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NCAA Tournament Detrimental to Academic Research, Study Finds

And someone's tuition dollars likely funded the study to figure this out! Drexel Law School professor Dan Filler reports on a Duke University study showing a precipitous decline in academic research in the weeks following the announcement of the "March Madness" college basketball tournament field.

And -- I hope you're sitting down for this -- the further a school's team advances in the tournament, the longer it is before that school's faculty gets back to work. The professor who conducted this groundbreaking study, Charles Clotfelter, of Duke's Sanford School of Public Policy, referred to this phenomenon as a "winner's curse."

I can't tell from the press release whether he's being sarcastic or not. On one hand, he teaches at Duke, perennial basketball powerhouse, seeded number one in this year's South regional, where he also attended undergrad. On the other hand, he's a public policy professor with two degrees from Harvard. And his name is Clotfelter.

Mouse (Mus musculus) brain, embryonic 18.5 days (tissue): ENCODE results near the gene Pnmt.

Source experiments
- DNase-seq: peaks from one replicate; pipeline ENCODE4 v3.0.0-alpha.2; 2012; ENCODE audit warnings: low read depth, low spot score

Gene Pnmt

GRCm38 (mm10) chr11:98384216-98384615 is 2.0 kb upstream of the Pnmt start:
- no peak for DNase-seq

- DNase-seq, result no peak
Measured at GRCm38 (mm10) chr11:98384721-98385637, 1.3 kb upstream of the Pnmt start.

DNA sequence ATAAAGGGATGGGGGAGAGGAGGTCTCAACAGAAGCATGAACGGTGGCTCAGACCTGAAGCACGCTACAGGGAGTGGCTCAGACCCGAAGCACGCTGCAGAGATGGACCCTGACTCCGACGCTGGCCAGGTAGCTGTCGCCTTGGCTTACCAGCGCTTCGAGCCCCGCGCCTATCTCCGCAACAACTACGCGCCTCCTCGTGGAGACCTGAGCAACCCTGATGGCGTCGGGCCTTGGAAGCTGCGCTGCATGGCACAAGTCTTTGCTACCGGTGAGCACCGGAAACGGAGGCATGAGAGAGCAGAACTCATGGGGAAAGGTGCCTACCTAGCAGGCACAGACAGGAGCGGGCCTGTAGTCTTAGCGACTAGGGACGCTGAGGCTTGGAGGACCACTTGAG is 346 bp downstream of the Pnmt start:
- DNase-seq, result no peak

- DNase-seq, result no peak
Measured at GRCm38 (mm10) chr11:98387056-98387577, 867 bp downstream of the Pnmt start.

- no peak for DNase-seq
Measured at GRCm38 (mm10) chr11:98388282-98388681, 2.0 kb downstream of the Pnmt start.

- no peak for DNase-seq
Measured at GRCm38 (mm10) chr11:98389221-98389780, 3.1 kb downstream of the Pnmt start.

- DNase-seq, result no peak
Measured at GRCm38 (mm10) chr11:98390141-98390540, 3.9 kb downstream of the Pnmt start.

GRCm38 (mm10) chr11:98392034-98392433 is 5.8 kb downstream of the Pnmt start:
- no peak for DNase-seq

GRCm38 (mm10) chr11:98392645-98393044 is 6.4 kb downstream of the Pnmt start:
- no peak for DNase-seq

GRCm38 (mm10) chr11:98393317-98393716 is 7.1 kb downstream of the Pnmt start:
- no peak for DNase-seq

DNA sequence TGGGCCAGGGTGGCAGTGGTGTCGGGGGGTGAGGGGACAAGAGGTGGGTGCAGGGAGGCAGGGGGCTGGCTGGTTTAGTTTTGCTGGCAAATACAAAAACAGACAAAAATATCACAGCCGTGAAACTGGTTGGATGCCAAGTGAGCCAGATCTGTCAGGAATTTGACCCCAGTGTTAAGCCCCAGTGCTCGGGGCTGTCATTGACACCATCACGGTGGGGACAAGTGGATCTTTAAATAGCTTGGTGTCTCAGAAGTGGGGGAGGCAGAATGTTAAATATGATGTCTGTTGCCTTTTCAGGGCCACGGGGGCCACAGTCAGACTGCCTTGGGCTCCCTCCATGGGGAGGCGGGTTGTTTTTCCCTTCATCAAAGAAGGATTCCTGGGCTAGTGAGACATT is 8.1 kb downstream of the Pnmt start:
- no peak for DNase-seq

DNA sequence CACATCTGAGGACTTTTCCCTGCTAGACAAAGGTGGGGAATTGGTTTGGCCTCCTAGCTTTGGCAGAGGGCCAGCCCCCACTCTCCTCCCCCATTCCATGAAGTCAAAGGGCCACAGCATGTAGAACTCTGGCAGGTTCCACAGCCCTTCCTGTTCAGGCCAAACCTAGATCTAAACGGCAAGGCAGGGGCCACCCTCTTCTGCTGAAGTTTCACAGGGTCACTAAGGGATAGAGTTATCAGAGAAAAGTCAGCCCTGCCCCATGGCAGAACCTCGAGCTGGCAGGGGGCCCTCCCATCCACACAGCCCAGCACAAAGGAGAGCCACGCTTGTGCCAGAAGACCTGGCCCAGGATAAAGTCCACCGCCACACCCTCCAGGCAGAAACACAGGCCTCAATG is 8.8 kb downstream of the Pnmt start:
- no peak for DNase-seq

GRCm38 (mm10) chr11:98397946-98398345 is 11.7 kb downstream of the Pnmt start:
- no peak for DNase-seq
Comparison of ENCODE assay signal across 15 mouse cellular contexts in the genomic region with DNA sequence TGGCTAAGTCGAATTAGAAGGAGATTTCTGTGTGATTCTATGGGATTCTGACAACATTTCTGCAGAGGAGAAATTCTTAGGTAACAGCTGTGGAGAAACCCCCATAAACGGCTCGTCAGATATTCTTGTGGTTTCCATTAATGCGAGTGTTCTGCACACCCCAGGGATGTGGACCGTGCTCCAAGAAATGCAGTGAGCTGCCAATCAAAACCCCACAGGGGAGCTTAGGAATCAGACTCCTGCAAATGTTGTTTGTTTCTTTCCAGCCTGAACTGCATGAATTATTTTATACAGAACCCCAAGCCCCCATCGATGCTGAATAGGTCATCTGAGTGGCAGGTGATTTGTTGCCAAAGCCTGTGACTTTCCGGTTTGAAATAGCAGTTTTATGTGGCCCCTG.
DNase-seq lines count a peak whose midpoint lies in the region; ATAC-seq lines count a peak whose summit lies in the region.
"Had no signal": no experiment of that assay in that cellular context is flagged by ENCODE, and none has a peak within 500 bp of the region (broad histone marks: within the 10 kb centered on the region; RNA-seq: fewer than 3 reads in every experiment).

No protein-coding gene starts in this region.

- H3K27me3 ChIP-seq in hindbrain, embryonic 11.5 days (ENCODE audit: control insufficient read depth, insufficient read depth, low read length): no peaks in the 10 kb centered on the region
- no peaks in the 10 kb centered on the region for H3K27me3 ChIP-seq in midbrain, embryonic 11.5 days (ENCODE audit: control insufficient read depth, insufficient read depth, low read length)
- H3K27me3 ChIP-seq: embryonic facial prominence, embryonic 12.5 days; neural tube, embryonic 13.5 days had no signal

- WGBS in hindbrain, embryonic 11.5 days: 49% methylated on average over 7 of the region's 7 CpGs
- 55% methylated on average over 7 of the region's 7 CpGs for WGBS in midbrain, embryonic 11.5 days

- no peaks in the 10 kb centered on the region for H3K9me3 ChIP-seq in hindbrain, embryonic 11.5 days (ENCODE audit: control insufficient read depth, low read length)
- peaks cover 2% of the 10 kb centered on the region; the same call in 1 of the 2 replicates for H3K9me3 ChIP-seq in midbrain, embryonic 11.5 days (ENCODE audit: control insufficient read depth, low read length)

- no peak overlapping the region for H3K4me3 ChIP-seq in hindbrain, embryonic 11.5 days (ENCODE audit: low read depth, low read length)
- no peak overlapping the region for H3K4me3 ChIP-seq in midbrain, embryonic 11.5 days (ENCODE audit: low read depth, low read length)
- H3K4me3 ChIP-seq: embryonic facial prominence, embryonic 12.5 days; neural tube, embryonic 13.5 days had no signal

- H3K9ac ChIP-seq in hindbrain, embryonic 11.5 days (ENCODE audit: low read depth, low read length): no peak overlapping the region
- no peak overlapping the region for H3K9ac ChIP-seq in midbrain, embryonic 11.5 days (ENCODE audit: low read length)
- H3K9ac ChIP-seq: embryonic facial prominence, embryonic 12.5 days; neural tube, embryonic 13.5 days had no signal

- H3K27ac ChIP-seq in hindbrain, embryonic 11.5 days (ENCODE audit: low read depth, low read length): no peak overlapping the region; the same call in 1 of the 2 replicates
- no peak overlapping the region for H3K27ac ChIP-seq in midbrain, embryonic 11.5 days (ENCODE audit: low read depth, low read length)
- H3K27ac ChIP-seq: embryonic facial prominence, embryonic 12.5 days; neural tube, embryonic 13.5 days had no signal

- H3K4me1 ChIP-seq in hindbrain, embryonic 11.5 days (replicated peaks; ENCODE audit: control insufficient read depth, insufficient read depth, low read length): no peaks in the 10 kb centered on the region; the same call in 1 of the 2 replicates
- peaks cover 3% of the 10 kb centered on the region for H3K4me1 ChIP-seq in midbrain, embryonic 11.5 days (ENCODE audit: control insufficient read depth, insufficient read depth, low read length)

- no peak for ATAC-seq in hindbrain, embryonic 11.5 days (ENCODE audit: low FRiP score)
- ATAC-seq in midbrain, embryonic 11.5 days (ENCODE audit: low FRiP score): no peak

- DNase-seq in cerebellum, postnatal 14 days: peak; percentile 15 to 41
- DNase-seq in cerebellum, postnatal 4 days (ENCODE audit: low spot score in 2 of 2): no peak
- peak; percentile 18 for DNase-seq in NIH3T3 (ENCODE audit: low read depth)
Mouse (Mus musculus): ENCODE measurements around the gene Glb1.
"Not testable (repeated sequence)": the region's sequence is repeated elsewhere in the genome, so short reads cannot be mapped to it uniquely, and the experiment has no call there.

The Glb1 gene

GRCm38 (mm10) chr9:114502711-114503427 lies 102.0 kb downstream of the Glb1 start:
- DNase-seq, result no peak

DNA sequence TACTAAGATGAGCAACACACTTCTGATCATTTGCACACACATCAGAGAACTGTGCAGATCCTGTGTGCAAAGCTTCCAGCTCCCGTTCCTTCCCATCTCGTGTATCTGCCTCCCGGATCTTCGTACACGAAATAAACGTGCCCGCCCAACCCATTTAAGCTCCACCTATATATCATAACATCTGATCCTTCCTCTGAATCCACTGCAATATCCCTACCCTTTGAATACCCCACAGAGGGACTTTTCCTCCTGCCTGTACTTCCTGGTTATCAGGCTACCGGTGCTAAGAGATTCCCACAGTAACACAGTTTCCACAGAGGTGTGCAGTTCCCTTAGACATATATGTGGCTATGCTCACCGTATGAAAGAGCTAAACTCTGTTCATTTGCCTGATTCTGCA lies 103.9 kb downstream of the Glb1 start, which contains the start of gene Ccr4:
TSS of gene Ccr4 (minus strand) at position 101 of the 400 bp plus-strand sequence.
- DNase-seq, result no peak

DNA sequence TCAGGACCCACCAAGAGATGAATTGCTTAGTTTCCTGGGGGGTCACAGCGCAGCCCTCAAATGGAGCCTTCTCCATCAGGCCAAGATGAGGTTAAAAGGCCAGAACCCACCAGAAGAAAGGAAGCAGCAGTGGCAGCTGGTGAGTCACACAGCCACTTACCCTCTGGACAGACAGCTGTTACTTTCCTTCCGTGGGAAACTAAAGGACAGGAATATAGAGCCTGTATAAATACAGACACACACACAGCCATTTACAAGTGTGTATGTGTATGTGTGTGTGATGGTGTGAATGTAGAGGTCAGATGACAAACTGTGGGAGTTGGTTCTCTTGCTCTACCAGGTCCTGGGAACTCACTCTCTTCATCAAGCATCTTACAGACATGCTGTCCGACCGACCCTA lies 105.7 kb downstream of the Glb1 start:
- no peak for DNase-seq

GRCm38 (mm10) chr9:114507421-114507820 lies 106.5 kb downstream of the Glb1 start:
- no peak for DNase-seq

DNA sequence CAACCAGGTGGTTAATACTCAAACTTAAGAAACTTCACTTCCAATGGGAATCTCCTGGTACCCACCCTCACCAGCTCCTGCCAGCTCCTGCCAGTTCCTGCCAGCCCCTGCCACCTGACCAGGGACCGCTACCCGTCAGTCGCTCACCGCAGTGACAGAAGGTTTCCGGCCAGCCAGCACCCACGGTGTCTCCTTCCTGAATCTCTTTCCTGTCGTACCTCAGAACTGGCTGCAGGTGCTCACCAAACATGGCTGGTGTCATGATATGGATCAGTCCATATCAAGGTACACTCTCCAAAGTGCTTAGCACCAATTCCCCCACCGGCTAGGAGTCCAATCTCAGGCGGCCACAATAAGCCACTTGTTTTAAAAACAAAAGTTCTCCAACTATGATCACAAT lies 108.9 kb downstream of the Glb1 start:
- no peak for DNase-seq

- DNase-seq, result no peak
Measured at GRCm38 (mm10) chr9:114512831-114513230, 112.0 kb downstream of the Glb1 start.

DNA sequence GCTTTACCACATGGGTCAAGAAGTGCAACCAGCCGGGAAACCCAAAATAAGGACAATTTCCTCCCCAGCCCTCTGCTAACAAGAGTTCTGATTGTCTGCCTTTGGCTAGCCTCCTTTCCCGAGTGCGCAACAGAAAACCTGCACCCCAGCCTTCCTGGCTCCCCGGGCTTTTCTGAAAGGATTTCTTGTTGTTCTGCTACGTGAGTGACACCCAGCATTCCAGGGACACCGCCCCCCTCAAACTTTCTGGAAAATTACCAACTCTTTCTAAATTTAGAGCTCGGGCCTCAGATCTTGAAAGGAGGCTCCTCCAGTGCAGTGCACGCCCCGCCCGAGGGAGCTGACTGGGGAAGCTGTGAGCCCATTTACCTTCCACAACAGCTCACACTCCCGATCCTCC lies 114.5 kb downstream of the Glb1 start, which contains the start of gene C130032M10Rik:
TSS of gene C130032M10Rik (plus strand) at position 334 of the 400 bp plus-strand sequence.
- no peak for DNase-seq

When you're filling out your brackets for the office pool this week, take a minute to consider whether, by doing so, you're indirectly contributing to the (temporary) decline of the value of higher education. The students at the University of Montana School of Law may never recover, especially if the Grizzlies somehow manage to beat the Lobos of the University of New Mexico in the first round.

Posted by Eric Lipman on March 15, 2010 at 03:30 PM | Permalink | Comments (1)

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